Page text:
They'll still need tools to get them there. Kids older than 10 or so are covered: In the past few years, smart companies like littleBits and Kano have helped pave the way toward make learning about circuitry and motherboards as fun as playing with Legos.
But those products are still a bit sophisticated. Think of them like the grammar and syntax of computer science: great educational tools, so long as you can already grasp a few basic building blocks. To get those building blocks—let's call it the alphabet—younger kids can now turn to Hackaball, a ball that's also a computer, that gets programmed via an iPad app.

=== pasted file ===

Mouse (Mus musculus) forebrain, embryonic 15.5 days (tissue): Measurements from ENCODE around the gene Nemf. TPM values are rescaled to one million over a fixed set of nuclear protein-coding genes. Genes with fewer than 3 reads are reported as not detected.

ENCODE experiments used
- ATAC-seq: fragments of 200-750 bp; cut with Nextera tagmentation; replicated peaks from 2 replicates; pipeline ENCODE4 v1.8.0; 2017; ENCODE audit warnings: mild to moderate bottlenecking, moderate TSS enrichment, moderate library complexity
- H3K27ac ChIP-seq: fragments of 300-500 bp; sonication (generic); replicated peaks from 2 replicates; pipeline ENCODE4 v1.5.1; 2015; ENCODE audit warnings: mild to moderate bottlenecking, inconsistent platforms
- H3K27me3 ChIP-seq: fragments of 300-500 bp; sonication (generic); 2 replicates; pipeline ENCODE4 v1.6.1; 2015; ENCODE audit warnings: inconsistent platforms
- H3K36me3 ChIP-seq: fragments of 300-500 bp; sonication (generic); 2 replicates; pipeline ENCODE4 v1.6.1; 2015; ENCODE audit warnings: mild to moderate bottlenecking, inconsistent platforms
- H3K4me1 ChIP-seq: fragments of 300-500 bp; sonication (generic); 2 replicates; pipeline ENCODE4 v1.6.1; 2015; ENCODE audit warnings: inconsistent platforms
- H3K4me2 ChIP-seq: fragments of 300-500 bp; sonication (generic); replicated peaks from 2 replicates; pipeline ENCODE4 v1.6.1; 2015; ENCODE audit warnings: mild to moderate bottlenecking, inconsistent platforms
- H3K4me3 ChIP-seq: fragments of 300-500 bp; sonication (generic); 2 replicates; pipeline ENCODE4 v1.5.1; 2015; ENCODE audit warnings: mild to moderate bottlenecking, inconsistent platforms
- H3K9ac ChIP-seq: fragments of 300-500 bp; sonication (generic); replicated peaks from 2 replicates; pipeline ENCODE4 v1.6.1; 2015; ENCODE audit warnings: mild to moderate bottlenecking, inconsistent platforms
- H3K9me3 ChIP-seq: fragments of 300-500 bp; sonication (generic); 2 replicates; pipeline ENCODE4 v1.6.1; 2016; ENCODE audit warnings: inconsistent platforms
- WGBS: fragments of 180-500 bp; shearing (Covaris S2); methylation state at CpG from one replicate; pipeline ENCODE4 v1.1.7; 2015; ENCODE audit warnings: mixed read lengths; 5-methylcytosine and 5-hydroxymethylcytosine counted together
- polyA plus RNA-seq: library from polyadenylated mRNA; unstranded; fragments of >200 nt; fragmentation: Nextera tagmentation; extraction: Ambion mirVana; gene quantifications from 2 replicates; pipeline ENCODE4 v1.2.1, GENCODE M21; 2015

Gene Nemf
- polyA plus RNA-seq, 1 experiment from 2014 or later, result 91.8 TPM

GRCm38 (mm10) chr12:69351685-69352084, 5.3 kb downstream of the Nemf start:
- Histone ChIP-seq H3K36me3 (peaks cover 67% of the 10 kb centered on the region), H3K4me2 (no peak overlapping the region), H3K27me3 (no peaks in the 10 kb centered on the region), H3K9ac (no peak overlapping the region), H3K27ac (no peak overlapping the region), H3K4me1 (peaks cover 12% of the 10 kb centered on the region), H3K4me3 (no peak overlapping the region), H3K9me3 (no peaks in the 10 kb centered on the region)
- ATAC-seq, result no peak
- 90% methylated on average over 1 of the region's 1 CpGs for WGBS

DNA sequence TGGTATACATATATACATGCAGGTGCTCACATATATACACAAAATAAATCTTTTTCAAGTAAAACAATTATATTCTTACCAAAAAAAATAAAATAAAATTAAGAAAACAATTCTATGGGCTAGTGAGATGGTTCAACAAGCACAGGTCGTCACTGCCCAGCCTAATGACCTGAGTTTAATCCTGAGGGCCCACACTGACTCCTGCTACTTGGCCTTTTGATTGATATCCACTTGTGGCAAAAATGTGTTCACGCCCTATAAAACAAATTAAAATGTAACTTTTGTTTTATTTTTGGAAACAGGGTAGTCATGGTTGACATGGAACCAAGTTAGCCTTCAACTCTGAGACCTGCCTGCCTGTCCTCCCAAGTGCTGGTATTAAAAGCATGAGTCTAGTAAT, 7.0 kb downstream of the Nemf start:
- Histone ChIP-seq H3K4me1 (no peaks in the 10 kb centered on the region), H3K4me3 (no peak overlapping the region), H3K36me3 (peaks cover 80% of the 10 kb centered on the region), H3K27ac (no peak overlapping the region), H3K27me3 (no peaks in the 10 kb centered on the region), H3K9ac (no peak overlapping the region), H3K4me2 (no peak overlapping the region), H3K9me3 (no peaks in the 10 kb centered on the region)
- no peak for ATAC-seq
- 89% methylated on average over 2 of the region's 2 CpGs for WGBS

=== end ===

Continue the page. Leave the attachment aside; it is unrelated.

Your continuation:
Creative consultancy MAP designed Hackaball (MAP actually did the industrial and packaging design for Kano, too) with Made by Many, a digital agency that conceived the original idea for Hackaball. It's a fairly simple toy, but it can do a lot and withstand a lot. Inside the silicone ball, which comes with a specially designed inner ring for shock-proofing, are a small computer, lights, an accelerometer, a sound chip, a microphone, and a vibrator for haptic cues. The programming lesson starts as soon as kids open the box and find a disassembled Hackaball, waiting to be snapped into place.